At the core of healthcare payment reform is the issue of fee-for-service as the basis for paying the delivery of patient care. Whether expressed as visits, procedures, sessions, treatments or units, there is direct correlation with the cost of care and the volume of care delivered. For providers, this means the more care delivered the more payment received. Many believe that if a little care is good, more is better and as long as someone was paying for care without questioning its effectiveness in accomplishing its intent, all is well.
Enter economic reality that the healthcare costs of this country exceed any other and there appears the benefit of all that spending does not make us a healthier nation. With limited money to pay for care everyone is asking, “How much and which care is enough?”
Treatment is controversial not because it is ineffective, but because we simply don’t know how to determine who will benefit from each and who will not. Each likely has the potential to provide benefit, but only for certain patients. We just don’t know how to determine who they are.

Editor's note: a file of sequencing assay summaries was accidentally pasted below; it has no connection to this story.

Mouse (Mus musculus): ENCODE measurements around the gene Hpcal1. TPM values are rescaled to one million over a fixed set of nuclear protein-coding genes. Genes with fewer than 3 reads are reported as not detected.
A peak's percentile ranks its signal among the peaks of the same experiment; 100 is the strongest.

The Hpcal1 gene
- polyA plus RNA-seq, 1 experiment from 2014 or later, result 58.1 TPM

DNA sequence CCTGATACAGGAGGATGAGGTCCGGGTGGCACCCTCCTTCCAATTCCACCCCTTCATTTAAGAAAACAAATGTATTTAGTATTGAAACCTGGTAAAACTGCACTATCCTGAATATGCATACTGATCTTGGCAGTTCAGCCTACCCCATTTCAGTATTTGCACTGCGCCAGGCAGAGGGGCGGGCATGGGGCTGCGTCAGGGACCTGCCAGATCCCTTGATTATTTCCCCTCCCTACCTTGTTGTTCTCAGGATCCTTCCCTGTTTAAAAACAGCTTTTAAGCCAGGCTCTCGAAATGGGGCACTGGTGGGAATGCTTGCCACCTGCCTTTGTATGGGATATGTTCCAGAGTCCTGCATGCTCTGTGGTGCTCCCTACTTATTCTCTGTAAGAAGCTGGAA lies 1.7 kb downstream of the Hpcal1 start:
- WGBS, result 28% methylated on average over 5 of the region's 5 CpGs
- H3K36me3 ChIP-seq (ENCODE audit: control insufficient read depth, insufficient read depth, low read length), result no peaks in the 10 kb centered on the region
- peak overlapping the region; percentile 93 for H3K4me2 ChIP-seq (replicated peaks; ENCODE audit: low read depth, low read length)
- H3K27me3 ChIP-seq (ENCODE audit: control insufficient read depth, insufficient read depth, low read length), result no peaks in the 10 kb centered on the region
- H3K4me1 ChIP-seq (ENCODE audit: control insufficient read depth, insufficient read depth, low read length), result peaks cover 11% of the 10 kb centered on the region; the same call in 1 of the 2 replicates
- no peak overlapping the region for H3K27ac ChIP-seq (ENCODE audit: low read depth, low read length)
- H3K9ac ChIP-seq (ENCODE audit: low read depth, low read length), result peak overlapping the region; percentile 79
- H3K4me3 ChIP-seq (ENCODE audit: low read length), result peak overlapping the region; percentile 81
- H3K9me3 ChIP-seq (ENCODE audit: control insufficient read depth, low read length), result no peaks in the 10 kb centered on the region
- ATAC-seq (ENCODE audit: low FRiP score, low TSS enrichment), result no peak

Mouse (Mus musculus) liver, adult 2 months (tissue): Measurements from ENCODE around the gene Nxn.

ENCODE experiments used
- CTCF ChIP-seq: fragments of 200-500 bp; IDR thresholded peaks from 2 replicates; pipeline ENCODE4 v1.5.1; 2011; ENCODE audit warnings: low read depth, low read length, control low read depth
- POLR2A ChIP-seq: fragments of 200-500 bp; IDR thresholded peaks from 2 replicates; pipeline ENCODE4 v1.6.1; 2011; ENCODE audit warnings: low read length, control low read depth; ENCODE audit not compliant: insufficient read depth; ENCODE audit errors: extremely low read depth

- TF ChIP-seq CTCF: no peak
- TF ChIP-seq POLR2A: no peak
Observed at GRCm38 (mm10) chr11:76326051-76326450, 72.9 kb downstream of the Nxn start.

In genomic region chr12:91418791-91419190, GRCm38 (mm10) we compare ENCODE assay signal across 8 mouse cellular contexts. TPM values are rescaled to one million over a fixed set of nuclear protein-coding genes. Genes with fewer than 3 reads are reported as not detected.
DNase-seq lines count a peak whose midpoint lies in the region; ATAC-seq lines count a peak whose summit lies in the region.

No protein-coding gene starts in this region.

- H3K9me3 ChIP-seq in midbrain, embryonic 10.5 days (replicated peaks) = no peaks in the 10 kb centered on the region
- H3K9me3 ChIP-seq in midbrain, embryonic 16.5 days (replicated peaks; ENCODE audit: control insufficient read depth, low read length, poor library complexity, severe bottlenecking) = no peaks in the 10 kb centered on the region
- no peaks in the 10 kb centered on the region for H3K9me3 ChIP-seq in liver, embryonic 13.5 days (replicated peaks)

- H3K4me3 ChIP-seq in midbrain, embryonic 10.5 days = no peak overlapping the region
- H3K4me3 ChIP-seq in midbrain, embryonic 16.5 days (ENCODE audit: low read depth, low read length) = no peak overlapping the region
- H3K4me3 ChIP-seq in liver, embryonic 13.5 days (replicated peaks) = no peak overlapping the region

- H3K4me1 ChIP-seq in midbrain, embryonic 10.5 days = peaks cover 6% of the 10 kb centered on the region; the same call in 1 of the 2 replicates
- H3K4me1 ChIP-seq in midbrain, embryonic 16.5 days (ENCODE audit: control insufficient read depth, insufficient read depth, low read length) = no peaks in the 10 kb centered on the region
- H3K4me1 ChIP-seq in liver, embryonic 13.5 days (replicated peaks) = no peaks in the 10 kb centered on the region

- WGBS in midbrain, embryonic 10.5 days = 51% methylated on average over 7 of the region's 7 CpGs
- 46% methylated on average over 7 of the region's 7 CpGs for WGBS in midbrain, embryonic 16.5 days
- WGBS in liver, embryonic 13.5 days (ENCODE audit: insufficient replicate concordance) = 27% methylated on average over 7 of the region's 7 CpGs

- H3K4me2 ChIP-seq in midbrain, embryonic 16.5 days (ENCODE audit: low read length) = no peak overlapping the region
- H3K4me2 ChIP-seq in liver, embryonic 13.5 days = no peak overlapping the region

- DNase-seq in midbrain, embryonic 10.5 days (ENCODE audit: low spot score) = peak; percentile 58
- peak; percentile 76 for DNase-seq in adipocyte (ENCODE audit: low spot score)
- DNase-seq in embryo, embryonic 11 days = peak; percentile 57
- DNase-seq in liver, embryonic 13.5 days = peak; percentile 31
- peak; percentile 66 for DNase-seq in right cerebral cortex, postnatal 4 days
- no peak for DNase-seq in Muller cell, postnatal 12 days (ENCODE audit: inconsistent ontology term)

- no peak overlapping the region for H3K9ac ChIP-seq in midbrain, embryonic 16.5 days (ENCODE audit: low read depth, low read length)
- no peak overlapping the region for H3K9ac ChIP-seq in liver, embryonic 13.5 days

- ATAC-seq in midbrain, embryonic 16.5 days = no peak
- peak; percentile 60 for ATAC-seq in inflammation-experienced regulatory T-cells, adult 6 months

As long as we continue to reimburse healthcare using a fee-for-service, (e.g., volume-driven, reimbursement system)we will not substantially improve the quality of care. This system offers providers no incentive to improve their outcomes nor to find innovative ways to select patients better. Who cares if the patient will benefit or not, if reimbursement is the same either way?